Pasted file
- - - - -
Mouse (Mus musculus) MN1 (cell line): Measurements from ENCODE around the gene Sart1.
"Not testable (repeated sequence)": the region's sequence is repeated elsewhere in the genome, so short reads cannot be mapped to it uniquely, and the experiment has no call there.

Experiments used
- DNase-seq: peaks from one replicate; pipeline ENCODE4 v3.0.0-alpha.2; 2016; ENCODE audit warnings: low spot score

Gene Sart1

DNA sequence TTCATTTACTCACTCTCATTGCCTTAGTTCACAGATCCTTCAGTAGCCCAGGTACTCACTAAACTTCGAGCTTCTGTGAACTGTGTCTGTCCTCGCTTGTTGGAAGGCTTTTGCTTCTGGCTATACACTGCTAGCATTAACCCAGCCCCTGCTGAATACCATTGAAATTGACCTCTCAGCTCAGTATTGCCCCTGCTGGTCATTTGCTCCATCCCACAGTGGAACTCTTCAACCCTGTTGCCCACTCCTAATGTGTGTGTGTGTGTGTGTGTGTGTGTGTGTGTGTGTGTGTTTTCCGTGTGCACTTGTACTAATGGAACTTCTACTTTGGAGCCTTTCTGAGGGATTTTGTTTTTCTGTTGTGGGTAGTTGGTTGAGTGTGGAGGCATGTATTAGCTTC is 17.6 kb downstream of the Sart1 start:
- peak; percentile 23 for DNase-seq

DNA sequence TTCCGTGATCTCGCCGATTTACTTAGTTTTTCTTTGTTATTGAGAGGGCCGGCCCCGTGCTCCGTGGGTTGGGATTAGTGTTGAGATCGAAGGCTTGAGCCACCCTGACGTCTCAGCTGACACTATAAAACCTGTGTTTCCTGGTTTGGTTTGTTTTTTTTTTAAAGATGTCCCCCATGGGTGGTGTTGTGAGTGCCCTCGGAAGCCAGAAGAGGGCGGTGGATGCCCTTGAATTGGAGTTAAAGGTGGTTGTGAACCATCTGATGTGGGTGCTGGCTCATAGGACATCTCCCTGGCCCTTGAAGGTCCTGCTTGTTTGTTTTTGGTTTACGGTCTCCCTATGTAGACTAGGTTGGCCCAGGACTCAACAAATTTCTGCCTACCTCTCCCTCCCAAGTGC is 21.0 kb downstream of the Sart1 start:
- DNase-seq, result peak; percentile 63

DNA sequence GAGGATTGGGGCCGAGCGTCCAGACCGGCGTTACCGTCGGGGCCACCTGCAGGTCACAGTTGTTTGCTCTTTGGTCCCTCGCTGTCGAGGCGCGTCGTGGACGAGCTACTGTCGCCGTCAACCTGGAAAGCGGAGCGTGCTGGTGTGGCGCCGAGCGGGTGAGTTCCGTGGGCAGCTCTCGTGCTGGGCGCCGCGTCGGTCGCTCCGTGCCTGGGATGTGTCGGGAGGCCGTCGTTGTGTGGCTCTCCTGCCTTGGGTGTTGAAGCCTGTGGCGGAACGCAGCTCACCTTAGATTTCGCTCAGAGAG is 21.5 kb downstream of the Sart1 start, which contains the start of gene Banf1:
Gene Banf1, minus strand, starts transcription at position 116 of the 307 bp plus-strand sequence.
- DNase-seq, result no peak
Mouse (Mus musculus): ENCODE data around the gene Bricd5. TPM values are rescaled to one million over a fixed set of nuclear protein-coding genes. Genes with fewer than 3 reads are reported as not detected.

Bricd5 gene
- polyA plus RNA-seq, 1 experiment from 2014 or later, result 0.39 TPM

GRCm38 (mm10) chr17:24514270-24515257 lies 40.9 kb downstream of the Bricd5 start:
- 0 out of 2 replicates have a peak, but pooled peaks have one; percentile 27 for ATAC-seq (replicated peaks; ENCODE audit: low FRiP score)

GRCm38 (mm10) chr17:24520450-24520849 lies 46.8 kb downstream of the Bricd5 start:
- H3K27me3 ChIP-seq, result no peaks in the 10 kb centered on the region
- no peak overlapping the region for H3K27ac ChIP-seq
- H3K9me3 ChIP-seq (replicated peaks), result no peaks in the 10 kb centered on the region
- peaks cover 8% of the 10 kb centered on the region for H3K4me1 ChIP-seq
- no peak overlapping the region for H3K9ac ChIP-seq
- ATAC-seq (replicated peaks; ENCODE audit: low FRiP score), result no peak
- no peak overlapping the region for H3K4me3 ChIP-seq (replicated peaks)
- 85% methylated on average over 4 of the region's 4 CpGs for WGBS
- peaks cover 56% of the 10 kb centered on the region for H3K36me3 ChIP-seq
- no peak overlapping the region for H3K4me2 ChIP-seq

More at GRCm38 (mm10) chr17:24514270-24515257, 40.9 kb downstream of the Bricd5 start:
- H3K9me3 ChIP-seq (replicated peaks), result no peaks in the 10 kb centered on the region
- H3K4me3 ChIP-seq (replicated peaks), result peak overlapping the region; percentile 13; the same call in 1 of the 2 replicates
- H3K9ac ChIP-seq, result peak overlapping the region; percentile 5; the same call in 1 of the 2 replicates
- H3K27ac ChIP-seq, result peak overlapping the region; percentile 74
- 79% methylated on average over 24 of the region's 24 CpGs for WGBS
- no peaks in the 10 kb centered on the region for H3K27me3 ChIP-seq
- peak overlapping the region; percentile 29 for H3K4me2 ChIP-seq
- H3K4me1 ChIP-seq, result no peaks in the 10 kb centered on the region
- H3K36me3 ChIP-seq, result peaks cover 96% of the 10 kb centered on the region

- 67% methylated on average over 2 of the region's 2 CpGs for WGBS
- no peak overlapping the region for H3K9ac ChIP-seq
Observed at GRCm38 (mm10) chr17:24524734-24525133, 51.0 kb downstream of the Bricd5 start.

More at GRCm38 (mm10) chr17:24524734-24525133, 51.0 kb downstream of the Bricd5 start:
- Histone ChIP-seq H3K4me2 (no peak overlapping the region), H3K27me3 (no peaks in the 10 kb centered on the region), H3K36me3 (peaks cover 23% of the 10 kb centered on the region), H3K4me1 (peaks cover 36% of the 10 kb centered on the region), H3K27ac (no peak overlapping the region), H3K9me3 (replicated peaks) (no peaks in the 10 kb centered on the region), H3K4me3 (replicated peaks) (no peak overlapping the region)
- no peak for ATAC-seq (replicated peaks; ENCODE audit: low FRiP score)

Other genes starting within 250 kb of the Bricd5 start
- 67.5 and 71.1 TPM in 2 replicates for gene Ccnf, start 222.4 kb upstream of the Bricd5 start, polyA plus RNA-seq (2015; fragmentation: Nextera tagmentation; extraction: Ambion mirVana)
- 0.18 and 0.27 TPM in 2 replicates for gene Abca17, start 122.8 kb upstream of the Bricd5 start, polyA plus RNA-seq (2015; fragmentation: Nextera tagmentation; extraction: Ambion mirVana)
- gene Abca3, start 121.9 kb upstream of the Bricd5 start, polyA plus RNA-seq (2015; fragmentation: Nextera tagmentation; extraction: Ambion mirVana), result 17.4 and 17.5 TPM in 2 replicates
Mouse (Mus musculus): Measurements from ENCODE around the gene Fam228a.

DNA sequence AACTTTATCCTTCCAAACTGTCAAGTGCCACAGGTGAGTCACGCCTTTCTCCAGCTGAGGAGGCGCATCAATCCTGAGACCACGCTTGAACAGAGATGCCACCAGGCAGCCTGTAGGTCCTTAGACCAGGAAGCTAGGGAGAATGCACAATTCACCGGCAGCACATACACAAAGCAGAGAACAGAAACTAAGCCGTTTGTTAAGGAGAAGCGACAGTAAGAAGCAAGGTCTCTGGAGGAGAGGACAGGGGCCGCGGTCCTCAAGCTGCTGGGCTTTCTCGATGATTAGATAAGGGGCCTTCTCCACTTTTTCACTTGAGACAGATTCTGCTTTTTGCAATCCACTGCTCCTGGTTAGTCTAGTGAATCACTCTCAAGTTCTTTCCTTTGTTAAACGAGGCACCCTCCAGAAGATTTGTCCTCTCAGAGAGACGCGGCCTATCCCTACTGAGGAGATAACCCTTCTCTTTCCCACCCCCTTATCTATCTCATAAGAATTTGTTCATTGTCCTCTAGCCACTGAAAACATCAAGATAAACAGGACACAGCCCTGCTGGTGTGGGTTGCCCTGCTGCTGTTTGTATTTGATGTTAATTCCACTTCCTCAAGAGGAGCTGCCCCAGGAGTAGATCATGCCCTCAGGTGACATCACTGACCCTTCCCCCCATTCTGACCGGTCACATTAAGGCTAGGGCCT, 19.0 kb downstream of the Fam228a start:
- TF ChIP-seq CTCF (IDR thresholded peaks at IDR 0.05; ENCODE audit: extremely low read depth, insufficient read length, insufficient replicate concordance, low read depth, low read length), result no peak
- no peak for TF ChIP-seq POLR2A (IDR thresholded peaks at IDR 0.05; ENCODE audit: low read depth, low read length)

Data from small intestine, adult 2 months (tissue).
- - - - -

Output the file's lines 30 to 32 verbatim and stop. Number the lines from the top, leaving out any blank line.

- H3K9me3 ChIP-seq (replicated peaks), result no peaks in the 10 kb centered on the region
- H3K4me3 ChIP-seq (replicated peaks), result peak overlapping the region; percentile 13; the same call in 1 of the 2 replicates
- H3K9ac ChIP-seq, result peak overlapping the region; percentile 5; the same call in 1 of the 2 replicates